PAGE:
Oil traded near $33 a barrel as the International Energy Agency said a global surplus will persist into next year and limit any chance of a short-term price rebound.
April futures were little changed in New York after the March contract expired Monday up 6.2 percent. While supply and demand will be aligned next year, large accumulated stockpiles will slow the pace of recovery in prices, the IEA said in its medium-term report. U.S. inventories probably expanded further from the highest level in more than eight decades, according to a Bloomberg survey before government data on Wednesday.
Oil is down about 10 percent this year on speculation an oversupply will persist amid the outlook for increased Iranian exports after the removal of sanctions and brimming U.S. stockpiles. Iran will add more output capacity than any other member of the Organization of Petroleum Exporting Countries over the next six years as it seeks to regain lost market share, the IEA said.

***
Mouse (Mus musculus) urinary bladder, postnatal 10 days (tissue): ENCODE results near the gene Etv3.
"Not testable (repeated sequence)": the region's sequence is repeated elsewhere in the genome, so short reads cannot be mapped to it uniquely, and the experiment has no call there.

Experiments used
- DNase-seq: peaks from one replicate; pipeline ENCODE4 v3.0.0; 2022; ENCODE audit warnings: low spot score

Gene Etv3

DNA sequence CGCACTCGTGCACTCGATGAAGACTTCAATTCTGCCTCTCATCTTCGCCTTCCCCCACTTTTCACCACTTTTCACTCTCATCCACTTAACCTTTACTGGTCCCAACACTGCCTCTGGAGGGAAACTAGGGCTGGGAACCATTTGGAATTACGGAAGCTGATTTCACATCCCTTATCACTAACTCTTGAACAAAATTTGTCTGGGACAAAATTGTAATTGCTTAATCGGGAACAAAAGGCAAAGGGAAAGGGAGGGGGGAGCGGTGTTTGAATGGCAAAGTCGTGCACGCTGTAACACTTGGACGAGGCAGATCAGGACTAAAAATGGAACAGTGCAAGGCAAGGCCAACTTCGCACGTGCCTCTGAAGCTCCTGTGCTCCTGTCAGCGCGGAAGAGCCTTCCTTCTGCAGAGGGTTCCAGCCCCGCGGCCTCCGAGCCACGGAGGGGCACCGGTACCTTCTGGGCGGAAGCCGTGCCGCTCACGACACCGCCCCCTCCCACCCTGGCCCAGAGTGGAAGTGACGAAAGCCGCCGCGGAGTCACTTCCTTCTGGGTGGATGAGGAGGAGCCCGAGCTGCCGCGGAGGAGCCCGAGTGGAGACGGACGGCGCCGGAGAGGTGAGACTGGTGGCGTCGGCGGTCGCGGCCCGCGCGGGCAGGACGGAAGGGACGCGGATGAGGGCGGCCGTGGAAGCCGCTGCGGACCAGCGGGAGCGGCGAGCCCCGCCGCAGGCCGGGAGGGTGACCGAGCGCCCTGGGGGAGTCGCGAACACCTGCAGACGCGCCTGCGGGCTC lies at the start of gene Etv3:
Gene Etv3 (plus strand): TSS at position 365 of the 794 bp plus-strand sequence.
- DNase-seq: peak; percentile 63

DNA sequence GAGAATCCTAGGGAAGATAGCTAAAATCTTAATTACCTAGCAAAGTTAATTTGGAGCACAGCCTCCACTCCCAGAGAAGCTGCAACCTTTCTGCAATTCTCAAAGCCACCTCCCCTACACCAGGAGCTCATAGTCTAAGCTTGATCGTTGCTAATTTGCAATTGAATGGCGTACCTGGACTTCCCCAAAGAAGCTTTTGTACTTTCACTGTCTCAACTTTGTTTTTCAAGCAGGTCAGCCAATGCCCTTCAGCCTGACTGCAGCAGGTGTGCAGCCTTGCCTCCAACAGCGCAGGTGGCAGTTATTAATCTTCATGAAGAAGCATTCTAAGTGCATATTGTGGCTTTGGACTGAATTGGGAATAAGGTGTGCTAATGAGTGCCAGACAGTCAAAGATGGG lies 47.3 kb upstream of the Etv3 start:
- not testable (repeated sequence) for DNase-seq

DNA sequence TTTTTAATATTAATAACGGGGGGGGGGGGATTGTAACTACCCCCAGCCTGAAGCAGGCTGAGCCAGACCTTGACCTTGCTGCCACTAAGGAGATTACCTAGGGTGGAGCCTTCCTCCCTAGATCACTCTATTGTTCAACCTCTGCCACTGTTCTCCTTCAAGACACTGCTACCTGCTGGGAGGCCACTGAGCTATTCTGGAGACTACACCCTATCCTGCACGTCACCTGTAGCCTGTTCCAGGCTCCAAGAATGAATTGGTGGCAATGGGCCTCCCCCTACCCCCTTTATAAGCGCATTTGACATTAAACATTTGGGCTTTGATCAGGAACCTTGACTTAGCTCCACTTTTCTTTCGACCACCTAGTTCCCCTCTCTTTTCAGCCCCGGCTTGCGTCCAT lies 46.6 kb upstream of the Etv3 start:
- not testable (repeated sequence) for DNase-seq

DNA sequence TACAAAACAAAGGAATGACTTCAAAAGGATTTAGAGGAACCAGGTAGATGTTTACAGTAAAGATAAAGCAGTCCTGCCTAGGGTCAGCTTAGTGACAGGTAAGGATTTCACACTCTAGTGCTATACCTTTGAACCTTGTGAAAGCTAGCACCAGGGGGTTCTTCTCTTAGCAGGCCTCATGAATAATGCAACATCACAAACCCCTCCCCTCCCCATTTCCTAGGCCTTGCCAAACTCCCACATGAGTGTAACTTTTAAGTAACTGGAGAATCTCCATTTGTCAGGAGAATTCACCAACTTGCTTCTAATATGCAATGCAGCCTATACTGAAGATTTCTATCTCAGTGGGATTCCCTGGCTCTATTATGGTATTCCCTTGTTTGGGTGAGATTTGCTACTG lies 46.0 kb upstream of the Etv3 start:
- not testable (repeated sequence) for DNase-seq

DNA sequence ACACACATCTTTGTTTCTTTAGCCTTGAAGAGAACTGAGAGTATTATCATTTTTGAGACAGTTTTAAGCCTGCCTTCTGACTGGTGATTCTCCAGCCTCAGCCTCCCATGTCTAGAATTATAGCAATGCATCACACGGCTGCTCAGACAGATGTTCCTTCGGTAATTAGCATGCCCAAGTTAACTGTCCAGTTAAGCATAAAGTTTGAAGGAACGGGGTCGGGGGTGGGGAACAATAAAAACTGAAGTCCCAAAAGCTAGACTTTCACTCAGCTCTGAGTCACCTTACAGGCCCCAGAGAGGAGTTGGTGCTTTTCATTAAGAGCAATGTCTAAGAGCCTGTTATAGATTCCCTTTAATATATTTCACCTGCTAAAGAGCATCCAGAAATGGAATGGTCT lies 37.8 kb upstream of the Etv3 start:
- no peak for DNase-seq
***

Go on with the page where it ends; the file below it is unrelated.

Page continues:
West Texas Intermediate for April delivery was at $33.31 a barrel on the New York Mercantile Exchange, down 8 cents, at 7:45 a.m. Hong Kong time. Total volume traded was about 56 percent below the 100-day average. The March contract expired up $1.84 at $31.48 a barrel, the highest for front-month prices since Feb. 4.
Brent for April settlement advanced $1.68, or 5.1 percent, to $34.69 a barrel on the London-based ICE Futures Europe exchange on Monday. The European benchmark crude ended the session at a premium of $1.30 to WTI for April.